The other reading settings concern how many posts the blog shows and how many posts are inside your RSS feed as well as whether you want to show the full text or a summary in your RSS feed. I recommend you change that to “summary”, because that makes people actually visit your sites rather than just read all your content in an RSS reader. So we select that and we save changes. Just as a side note for the RSS feed: I’m also going to show you how to use feedburner to get some more features there.

The next options we are going to look at is the privacy options. This is just a safety check, but make sure that the top option is ticked, where it says “I would like my site to be visible to everyone including search engines”. On certain installations of WordPress it can happen that search engines are blocked as the default setting. That is obviously not great if you are trying to attract search engine traffic so make sure that the top option is ticked here.

Then finally, this here is a very important option, it’s probably the most important option for SEO purposes: the permalink structure. The permalink structure concerns the structure of the URLs of your website. Now the default structure appends “?p=”, followed by a number to display your posts and that is what you see in the URL bar of your browser. Needless to say, this is not great because first of all, these URLs don’t look appealing. They look kind of robotic, nobody can really relate to these numbers and secondly it is not good for search engine optimization, because you want to have your keywords, your relevant words in the URL itself.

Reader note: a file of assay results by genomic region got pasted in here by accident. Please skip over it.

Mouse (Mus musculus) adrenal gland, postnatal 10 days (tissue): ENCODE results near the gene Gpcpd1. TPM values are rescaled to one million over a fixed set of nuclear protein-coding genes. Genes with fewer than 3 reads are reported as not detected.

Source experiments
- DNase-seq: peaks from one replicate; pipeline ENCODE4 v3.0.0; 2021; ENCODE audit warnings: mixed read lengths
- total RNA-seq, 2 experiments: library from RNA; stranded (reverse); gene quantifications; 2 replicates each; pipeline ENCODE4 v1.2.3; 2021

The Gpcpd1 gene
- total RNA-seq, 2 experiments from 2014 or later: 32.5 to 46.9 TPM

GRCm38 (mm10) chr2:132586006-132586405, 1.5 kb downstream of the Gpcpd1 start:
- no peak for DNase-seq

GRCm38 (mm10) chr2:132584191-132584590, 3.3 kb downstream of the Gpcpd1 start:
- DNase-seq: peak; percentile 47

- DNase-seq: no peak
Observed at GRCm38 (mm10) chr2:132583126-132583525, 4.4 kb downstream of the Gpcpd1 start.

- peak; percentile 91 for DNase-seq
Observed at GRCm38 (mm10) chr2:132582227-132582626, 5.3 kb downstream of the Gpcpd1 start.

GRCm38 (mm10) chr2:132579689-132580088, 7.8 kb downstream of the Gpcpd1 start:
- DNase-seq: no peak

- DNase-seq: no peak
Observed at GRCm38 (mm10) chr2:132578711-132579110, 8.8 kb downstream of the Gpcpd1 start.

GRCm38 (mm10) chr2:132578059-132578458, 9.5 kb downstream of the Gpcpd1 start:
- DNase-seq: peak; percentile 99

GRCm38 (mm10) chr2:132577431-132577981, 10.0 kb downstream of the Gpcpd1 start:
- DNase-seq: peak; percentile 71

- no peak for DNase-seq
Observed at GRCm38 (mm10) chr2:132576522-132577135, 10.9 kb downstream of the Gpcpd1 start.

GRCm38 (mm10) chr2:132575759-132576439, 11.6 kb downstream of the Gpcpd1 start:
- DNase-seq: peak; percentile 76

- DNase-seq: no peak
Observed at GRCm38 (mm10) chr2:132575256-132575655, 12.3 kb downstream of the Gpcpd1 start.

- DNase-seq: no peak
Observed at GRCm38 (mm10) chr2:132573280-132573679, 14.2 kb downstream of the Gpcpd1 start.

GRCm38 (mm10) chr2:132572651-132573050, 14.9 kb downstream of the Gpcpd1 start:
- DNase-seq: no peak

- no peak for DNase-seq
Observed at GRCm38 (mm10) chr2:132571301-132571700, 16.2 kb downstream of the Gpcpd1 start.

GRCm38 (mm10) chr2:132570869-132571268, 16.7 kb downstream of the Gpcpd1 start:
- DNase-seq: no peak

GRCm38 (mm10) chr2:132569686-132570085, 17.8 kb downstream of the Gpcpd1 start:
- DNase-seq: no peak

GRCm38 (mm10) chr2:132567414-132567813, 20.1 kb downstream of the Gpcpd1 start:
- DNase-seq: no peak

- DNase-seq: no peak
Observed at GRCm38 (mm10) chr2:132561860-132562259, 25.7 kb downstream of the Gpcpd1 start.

What you want to do is you want to select “custom structure” down here and there are two options that I recommend. The first option I recommend is to either use post name and that is “/%post.name%/” (that’s how you set up this URL structure) or you go with category name followed by post name and that is “/%category%/%post.name%/”. These are the two possible URL structures that I recommend.

In practical terms this is what it will look like: if you use the postname URL structure then the actual address of any given post or page will look like this. It will be your site URL, a forward slash and then the name of that post or page with hyphens in between words. That is a pretty good way of structuring your URLs. The other option also adds a category name in beween the domain URL and the post-name. Both of these options are good in terms of SEO, the drawback of the second option is that URL can become very long and long URLs generally tend to get fewer clicks than short URLs.

My personal recommendation is that you use the second structure (including categories) for very large sites. That’s if you intend to make a huge site with thousands of posts. It can be good to keep the categories separate. For any other site simply go with the post or page name at the end. So, once again in your settings that will be this code here “/%postname%/”. That is the perfect custom URL structure to use. So you do that and you save changes. Those are the most basic settings. This gets you kind of on the right track with your SEO and with your site’s setup and all of the other stuff we will do using specific themes or more importantly plugins that we use with WordPress. In the next video we will continue on the topic of basic setup. We will start looking at setting up analytics, setting up plug ins and stuff like that.

Shane Melaugh

About

Shane Melaugh is the Chief Marketing Officer of SwissMadeMarketing who is responsible for most of the video- and marketing-related stuff you see on this site.